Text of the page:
The FDA approves using HBOT to treat nonhealing wounds, such as diabetic foot ulcers. The procedure involves a person entering a pressurized room and breathing
almost pure oxygen. This increases the amount of oxygen in the blood, boosting the oxygen flow to the wound and promoting healing.

HBOT is also used to treat difficult-to-heal wounds from:

  • Burns and other skin injuries
  • Diabetic ulcers
  • Degloving injuries (in which tissue on one side of your finger or toe has been removed)
  • Chronic venous insufficiency (CVI) — an abnormal collection of blood at the end of a vein; this leads to swelling in the legs

HBOT aims to increase the amount of oxygen in the bloodstream, which can help heal. The procedure is often used as an alternative to antibiotics for people with certain infections, such as gas gangrene or necrotizing fasciitis.

Overall, it's clear that HBOT can help heal wounds and promote healing. If all goes well, the victims of devastating damages will be able to enjoy a real shot at recovery.

Hyperbaric oxygen therapy is a safe and effective treatment with many advantages over drugs and surgery. Its recovery rates are consistently high, and its costs are relatively low. And if you're suffering from a nonhealing foot ulcer or another wound, HBOT might be the treatment you've been looking for. All it takes is a little legwork from you to get started. The bottom line is that HBOT can be used to stimulate the body's natural healing process and facilitate healing in several types of injuries.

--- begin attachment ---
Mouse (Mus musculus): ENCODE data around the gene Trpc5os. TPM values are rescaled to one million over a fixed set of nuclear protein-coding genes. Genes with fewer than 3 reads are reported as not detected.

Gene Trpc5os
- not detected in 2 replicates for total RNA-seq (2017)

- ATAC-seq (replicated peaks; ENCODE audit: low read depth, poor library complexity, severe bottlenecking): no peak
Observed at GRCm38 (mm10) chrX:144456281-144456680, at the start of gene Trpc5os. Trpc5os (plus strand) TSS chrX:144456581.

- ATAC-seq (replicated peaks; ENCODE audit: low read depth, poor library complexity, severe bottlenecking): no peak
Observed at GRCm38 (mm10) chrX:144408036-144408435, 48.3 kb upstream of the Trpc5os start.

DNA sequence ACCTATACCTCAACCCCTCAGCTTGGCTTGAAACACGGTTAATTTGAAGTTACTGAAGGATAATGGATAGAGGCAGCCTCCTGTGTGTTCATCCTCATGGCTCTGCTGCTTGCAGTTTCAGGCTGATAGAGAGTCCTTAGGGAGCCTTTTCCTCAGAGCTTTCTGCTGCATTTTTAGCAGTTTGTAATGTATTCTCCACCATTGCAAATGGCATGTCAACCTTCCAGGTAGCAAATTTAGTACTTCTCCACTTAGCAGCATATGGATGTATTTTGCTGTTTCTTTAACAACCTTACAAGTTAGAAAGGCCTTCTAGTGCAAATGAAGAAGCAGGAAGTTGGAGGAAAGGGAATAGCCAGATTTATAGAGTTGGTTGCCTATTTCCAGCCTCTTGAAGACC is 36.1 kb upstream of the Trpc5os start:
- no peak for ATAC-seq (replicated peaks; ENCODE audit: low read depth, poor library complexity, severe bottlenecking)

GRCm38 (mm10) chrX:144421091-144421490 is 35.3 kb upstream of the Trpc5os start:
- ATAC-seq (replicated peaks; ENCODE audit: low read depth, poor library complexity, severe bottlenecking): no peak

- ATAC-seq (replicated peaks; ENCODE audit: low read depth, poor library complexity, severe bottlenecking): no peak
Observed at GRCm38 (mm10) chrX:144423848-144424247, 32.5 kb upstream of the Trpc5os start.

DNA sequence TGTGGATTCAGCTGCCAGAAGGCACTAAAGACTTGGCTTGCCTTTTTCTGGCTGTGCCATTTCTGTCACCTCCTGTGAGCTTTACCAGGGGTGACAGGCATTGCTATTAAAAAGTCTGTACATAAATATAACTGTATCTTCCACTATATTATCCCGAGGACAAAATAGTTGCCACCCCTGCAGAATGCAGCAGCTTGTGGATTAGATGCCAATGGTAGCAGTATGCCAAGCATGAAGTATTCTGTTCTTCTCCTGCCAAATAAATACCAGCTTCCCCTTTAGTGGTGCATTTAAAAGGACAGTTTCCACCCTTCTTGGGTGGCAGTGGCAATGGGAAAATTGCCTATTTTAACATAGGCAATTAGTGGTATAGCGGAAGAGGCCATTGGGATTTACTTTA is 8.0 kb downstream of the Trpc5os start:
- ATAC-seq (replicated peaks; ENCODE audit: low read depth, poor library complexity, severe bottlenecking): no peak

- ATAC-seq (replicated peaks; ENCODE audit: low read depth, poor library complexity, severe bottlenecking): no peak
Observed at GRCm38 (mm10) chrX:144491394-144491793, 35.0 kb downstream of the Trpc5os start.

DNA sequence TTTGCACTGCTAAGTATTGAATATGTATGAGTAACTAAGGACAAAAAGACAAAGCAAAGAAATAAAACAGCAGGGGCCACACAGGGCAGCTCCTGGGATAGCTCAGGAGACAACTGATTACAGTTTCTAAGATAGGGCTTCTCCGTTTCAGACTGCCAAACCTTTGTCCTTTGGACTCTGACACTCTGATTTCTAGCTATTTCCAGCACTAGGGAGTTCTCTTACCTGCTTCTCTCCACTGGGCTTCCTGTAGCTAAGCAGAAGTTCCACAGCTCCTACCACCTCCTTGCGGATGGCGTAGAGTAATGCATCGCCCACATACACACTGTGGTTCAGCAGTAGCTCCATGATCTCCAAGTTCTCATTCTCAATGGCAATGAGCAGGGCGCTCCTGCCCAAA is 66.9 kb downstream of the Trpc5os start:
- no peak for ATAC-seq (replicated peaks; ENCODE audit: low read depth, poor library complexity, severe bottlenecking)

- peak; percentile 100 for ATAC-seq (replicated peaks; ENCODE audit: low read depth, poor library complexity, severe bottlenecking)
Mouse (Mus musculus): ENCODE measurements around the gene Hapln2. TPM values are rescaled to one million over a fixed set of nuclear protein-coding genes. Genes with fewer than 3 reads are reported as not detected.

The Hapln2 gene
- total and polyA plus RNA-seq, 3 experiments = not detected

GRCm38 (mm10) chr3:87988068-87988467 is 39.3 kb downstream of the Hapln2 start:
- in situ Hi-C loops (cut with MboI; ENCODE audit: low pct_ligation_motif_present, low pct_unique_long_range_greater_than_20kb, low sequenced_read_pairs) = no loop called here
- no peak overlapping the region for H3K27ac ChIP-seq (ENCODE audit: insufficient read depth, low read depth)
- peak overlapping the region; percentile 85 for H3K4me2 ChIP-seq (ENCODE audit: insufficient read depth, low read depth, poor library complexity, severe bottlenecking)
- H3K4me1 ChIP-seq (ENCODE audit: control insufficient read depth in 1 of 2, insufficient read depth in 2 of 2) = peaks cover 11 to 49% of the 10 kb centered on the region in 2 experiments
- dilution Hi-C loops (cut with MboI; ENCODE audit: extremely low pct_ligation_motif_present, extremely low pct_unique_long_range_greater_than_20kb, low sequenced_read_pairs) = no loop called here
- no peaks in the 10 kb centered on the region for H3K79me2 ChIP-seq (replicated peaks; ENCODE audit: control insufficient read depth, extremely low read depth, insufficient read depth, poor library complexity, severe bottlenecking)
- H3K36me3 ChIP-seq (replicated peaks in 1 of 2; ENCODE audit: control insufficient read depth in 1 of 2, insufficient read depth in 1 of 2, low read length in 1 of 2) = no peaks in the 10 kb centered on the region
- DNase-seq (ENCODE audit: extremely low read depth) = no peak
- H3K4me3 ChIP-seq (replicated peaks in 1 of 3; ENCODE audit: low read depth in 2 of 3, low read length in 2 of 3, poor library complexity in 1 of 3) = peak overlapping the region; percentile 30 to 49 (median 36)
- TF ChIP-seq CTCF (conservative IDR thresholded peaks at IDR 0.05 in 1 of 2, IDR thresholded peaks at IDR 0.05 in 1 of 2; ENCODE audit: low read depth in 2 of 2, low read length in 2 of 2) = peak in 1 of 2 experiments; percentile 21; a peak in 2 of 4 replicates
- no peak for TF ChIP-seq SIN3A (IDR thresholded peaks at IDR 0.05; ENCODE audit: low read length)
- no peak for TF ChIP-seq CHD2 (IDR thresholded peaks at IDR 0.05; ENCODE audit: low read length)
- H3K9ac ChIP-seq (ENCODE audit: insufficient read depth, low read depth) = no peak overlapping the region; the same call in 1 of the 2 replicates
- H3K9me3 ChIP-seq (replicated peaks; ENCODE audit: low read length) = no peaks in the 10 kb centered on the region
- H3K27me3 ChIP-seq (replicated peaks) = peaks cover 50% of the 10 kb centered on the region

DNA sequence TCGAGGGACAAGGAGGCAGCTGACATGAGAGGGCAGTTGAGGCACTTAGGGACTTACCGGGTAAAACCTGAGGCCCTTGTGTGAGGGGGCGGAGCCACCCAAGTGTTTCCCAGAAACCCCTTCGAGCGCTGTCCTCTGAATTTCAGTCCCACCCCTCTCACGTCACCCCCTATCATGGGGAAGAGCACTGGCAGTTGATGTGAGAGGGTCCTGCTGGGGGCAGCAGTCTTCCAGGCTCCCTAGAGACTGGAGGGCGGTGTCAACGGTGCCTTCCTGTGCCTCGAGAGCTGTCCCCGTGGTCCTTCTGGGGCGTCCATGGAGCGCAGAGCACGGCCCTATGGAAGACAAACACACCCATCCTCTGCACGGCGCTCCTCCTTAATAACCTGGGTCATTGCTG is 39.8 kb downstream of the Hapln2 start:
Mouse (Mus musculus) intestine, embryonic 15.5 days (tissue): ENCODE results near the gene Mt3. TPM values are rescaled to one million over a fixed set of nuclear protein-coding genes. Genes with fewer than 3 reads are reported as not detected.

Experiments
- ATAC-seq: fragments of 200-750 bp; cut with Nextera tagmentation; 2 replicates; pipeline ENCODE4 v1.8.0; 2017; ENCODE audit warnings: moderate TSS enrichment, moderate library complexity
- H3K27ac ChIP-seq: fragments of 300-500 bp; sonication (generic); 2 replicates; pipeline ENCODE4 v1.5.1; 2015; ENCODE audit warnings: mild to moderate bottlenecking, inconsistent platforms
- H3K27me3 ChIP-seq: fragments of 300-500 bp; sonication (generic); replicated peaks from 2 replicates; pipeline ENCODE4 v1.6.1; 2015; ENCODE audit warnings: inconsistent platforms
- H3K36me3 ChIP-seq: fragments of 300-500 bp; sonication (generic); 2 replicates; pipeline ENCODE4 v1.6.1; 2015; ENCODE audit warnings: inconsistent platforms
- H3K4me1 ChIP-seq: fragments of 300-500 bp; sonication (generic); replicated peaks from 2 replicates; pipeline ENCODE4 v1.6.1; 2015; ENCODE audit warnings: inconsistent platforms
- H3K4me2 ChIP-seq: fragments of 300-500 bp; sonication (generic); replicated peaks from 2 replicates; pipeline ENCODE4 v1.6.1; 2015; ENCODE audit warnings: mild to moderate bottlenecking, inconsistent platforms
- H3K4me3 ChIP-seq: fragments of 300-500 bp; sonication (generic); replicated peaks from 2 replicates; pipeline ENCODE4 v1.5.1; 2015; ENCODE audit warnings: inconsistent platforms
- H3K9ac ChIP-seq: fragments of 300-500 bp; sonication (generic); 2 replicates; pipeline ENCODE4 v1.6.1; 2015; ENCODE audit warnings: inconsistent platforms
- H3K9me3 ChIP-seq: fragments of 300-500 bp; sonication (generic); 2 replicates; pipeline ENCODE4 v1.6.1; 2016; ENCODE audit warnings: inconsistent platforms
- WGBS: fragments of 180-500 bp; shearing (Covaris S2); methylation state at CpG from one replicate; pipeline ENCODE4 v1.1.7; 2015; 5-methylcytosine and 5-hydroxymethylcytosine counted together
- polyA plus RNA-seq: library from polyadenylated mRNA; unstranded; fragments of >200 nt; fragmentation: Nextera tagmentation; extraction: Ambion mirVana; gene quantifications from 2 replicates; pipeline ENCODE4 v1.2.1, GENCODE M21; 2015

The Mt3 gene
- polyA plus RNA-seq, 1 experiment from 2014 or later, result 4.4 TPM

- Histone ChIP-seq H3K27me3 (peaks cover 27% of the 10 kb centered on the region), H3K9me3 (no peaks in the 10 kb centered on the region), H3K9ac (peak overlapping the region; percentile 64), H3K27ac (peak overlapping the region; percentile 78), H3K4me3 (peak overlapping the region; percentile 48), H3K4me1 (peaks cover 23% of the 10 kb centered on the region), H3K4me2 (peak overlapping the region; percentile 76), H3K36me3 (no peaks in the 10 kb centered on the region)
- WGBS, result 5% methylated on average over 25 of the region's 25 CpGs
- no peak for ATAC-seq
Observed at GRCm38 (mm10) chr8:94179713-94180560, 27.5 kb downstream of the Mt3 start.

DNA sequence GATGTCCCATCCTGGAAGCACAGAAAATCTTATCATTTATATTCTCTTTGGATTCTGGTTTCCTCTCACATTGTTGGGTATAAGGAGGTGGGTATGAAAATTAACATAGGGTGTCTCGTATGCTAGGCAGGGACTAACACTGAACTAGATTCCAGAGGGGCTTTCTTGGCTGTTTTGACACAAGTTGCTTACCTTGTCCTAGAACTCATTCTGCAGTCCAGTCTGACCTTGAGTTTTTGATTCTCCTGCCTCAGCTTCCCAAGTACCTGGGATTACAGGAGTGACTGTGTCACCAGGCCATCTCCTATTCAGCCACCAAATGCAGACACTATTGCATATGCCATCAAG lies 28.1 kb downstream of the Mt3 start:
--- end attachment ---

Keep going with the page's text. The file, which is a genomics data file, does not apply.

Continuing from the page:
HBOT can be a helpful alternative for diabetes patients who are struggling to heal their wounds, and it may also be used to help prevent injuries from developing. There's no guarantee that a patient will experience benefits, but HBOT is still the first (and only) FDA-approved therapy for nonhealing wounds. If you have diabetes, speak with your doctor about whether HBOT could be right for you.

If you'd like to learn more about HBOT, we recommend visiting our other blogs or coming to the clinic at Helen Taylor Aesthetics. Helen Taylor Aesthetics offers HBOT aka Hyperbaric Oxygen Therapy in the heart of Warwickshire in Rugby, within The Midlands. Helen Taylor Aesthetics is just a short trip from Coventry, Leicester or even Birmingham! Join us for a free Hyperbaric Oxygen consultation.

References:

The Non-Healing Wounds of the Brain and the Use of HBOT = https://www.hmpgloballearningnetwork.com/site/twc/articles/non-healing-wounds-brain-and-use-hbot

Effect of hyperbaric oxygen on human skin cells in culture and in human dermal and skin
equivalents = https://onlinelibrary.wiley.com/doi/abs/10.1046/j.1524-475x.1999.00053.x

An evidence-based approach to hyperbaric wound healing = https://acutecaretesting.org/en/articles/an-evidencebased-approach-to-hyperbaric-wound-healing

Hyperbaric oxygen therapy: solution for difficult to heal acute wounds? Systematic review =
https://pubmed.ncbi.nlm.nih.gov/21184071/

Oxygen in Wound Healing - More than a Nutrient = https://www.researchgate.net/profile/Thomas-Mustoe/publication/8694505_Oxygen_in_Wound_Healing_-_More_than_a_Nutrient/links/57a0a41c08aeef8f311c2e75/Oxygen-in-Wound-Healing-More-than-a-Nutrient.pdf